As a SaaS-based company, Watsi sought ways to optimize their activations (acquisition), retention (behavior), and conversions (outcomes). You can read Segment’s summary of the analysis and recommendations here. What transpired was a process of “analytics, experiment, analytics”. Perhaps more clearly, Benn Stancil summed up his method:
1) Look at what’s working
2) Figure out if it’s repeatable
What sets many of the smartest companies apart from the pack is their ability to create those ‘aha moments’ where something insightful can really make a difference. In Watsi’s example, analysts started investigating spikes in the customer data, and found that corporate Gift Card donations could actually drive 300% growth by getting users who redeemed the cards to sign up for the universal fund. Huge!
OK, so we see how the process works, and why the smartest companies use it. Now, as in the words of Benn Stancil, how can we make this process repeatable? Most companies don’t have the resources to hire analysts with planet-size brains, much less open up their data for the world to see.
We work with some great tools in the industry that provide metrics into customer behavior. However, it’s difficult to implement a ‘one size fits all’ tool into cross-team processes that consistently provide valuable insights. We sought a process that’s easy to set up, flexible, and will actually be used both by individuals as well as across teams.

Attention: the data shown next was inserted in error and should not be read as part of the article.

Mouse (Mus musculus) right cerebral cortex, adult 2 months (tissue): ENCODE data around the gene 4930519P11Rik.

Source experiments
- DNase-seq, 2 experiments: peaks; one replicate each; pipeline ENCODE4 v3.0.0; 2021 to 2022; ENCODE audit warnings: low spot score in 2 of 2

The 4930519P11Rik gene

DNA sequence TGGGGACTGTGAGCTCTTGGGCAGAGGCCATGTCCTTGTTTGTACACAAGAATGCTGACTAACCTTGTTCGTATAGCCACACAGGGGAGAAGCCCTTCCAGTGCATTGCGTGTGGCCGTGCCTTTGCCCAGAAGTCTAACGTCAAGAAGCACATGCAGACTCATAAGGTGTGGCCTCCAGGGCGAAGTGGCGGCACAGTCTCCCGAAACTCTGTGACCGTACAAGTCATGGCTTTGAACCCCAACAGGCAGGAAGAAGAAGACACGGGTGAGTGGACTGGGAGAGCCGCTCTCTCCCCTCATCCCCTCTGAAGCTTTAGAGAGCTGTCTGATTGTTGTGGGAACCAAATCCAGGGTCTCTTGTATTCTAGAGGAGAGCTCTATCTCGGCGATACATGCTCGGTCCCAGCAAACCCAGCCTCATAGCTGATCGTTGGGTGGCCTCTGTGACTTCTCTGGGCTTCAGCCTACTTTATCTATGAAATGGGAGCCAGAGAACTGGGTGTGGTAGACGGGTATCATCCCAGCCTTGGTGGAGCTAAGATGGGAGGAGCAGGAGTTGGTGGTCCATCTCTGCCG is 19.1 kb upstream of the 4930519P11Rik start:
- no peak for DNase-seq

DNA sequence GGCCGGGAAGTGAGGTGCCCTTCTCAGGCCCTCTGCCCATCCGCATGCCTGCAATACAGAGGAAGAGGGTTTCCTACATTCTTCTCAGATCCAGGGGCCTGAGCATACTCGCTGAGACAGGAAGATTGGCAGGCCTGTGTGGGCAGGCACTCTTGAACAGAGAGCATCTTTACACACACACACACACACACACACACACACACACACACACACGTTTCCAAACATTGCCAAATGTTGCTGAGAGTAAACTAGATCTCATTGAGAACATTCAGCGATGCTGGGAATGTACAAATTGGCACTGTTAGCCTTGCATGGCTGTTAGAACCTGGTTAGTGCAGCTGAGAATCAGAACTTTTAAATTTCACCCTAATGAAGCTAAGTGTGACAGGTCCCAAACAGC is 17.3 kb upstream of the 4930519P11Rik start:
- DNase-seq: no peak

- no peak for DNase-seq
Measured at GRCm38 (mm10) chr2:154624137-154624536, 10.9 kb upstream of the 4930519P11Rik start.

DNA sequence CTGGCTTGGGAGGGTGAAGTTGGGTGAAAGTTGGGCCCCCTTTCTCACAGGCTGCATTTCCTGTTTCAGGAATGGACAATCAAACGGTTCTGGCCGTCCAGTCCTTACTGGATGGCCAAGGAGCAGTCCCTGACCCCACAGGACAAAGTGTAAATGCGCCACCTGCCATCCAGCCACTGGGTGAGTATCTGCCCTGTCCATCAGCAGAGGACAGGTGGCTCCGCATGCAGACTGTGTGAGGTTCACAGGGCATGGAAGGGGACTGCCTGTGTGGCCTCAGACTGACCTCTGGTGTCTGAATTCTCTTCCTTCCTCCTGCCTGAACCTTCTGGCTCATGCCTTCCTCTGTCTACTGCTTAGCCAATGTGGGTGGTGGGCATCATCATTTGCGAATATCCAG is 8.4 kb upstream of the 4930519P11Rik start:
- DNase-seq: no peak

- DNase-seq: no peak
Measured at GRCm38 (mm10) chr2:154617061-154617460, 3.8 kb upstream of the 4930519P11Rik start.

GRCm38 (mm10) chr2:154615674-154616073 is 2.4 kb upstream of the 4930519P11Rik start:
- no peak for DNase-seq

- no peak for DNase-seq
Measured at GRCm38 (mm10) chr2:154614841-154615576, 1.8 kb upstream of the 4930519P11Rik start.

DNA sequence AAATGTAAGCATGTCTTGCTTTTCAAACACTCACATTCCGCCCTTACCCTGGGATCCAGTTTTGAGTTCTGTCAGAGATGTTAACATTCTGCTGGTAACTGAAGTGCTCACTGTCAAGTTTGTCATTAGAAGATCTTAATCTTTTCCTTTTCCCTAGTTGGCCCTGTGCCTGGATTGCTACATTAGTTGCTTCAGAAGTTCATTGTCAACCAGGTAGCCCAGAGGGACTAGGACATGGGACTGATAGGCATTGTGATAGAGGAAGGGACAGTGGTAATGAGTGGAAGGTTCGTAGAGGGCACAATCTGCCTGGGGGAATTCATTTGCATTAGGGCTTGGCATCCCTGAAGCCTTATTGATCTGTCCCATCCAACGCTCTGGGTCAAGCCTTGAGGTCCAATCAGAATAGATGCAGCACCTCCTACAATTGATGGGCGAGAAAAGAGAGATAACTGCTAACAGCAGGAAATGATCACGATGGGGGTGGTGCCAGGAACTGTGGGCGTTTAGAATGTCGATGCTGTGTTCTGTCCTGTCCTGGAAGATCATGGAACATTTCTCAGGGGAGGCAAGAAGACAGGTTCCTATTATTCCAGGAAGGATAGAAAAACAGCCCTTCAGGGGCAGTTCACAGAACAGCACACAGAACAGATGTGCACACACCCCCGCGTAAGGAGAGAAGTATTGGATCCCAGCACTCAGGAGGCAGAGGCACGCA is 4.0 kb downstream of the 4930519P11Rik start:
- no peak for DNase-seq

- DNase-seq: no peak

We began looking for some inspiration.
We love Rob Sober’s concept of marketing stacks and ability to bootstrap several tools to measure how customers are engaging with his SaaS called Munchkin Report. With his marketing and analytics stack, he is able to see trends in his key metrics, and act (and even automate) upon that information. Most importantly, Rob struck us with this statement, “laying a solid foundation for analytics and marketing automation takes foresight and planning, some technical chops, an analytical mindset, and some trial and error.”
We also looked at some great emerging services that allow companies to skip the breadlines, access data directly, and gain valuable insights for themselves with ever increasing ease. However, while certainly promising and helpful for deeper analysis on specific problems or identifying opportunities, we felt that mass access to raw data could lead to data overload, and distract that laser-like focus on the customer.
Then we re-discovered some interesting articles. For several years, we’ve been inspired by Jake Peterson, who is now Head of Customer Success at Segment, with his Dirty Analytics blog posts. His article on Analytics is a waste of time is telling. We love his philosophy of keeping metrics simple, and measuring only what matters.
The key to not wasting time with analytics is to be conscious of exactly what you need to know before digging around inside of a bunch of tools.
We have found this rings true in our experience. And it underscores the benefit of the process used by these smart companies — they know exactly what they need to track. Before any of the tools, before the data, before any dashboards are created or reports are run, they create a framework of the business critical customer data they need to make decisions. Jake goes on to challenge businesses to choose their One Key Metric (OKM) that’s most important, and a handful of key metrics to support valuable insights.
That OKM, and a few key metrics is certainly good advice. Yet, in our experience, it really depends on the company, what stage of growth they’re in, and what’s needed at each stage of a customer’s journey. There are also metrics that mean more to one team versus another. Marketers care more about which channels and campaigns drive the most valuable conversions, while developers care more about about user behavior on their apps. However, the important takeaway is the need to create a narrow set of key indicators.